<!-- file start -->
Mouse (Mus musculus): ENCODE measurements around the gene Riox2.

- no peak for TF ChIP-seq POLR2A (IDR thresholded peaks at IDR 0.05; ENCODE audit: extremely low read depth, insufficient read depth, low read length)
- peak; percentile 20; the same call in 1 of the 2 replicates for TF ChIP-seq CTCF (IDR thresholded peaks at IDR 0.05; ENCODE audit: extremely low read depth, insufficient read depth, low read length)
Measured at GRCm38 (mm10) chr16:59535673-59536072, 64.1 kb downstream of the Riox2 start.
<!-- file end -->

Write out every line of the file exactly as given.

Mouse (Mus musculus): ENCODE measurements around the gene Riox2.

- no peak for TF ChIP-seq POLR2A (IDR thresholded peaks at IDR 0.05; ENCODE audit: extremely low read depth, insufficient read depth, low read length)
- peak; percentile 20; the same call in 1 of the 2 replicates for TF ChIP-seq CTCF (IDR thresholded peaks at IDR 0.05; ENCODE audit: extremely low read depth, insufficient read depth, low read length)
Measured at GRCm38 (mm10) chr16:59535673-59536072, 64.1 kb downstream of the Riox2 start.